While never admitting guilt, with the help of journalist Barbara Cottman Becnel, Tookie Williams began a crusade against gangs, violence and drugs. He wrote nine books warning high-risk youth of the dangers of gangs. He apologized for founding the Crips and urged adolescents to shun gang life. If, as some talking heads suggest, he was doing this only to avoid execution, why didn’t he begin his crusade immediately after sentencing instead of threatening the jurors and continuing to create trouble among fellow inmates and prison guards for over a decade? Why did he wait until 1993 to become someone who virtually everyone agrees has since been a model prisoner?
On the other hand, he steadfastly refuses to admit guilt for the murders, claiming he cannot do so for a crime he did not commit. He’s between a rock and hard place: admitting guilt and apologizing to the victims, while an act of redemption, may reduce the odds of a court stepping in at the last moment to block the execution, or of clemency. All the same, he could consent to a debriefing, which would assist law enforcers in arrests by giving information on the Crips and how inmates get money and traffic in drugs. While claiming he has no information of value to offer, he says it would violate his “code of honor” to be debriefed—which he considers a euphemism for “snitching.” Yet, a code of honor is nothing more than a code of silence, which protects those who have committed criminal and unethical transgressions against others. Breaking the code helps other addicts experience consequences, thereby increasing the odds of sobriety in felons, as well as, perhaps, prison guards who assist felons acquire pruno (alcohol made from prunes in prison) and other drugs.
There are 647 condemned prisoners in California. If becoming a model prisoner is a way to turn over a conviction, get a retrial or be granted clemency, why doesn’t every convict write peace-affirming books or speak out against violence? The fact that Williams was a monster for a number of years while in prison indicates only that his drug-addled brain had not yet healed. Even if defective on some counts, he is clearly making an attempt at redemption and deserves a measure of commendation. The conundrum is this: offering clemency for a cold-blooded murderer is more than offset by the lack of mercy shown victims. However, redemption should be a life-long pursuit and dead felons cannot continue their work towards redemption, particularly valuable when that work may reduce the number of future victims. Although I wouldn’t want to be in Governor Schwarzenegger’s shoes at the hearing, clemency—life in prison without the possibility of parole—should be considered.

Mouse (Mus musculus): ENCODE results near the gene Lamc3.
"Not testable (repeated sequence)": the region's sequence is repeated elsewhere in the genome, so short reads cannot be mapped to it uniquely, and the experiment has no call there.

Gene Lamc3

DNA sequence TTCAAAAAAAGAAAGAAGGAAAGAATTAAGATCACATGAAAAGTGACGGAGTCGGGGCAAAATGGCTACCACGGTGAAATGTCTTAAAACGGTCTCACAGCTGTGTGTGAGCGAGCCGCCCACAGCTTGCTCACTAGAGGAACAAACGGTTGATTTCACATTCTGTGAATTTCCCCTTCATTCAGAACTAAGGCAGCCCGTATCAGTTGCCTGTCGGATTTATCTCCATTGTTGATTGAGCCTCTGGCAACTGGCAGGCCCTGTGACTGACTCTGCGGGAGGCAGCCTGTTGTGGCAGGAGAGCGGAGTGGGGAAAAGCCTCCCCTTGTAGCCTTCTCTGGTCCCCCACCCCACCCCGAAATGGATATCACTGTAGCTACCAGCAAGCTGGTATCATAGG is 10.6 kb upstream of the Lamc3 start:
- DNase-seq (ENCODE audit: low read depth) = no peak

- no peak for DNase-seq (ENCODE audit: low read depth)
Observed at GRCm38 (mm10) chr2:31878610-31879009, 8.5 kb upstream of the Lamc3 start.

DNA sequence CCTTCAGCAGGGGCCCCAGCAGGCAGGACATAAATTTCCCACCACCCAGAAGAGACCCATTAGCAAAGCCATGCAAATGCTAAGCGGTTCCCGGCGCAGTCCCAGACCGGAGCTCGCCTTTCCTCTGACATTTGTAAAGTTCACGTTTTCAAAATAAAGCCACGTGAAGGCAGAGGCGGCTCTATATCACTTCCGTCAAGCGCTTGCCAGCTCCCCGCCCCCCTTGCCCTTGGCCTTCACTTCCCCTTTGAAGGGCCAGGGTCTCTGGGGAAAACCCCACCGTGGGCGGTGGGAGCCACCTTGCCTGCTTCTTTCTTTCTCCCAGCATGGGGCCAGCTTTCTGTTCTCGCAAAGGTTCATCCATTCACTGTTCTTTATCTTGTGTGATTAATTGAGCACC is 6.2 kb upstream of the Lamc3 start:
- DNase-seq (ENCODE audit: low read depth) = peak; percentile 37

Runners-up for top story of the month:
Venezuelan de facto dictator Hugo Chavez, calling Mexican President Vicente Fox “a lapdog” of the U.S. at the Summit of the Americas in Mar del Plata, Argentina, after Fox argued in favor of global free trade. The Mexican government, which considered the attack “over the top,” recalled its ambassador from Venezuela and booted out the Venezuelan ambassador to Mexico.
Actor Robert Blake, found liable by a civil jury for “intentionally [causing] the death” of wife Bonny Lee Bakley and ordered to pay her children $30 million in damages. You’ll find the story of the criminal trial in the January 2005 edition of the Thorburn Addiction Report (http://www.addictionreport.com).
Prime Minister Tony Blair’s father-in-law Tony Booth, criticizing the British government for allowing pubs to serve liquor 24 hours a day. Booth explained he recognizes how close alcohol came to destroying him and says, “Some people will never be sober again.” On the other hand, the government will be cracking down on alcohol-fueled violence. This could prove an interesting experiment: will alcoholics bottom more quickly with the spigots turned on 24/7?
Dominick Maldonado, accused of a shooting spree at a crowded shopping mall in Tacoma, Washington, in possession of plans for making bombs and the poison ricin. His ex-girlfriend explained she had broken up with him “because of an issue with a drug.”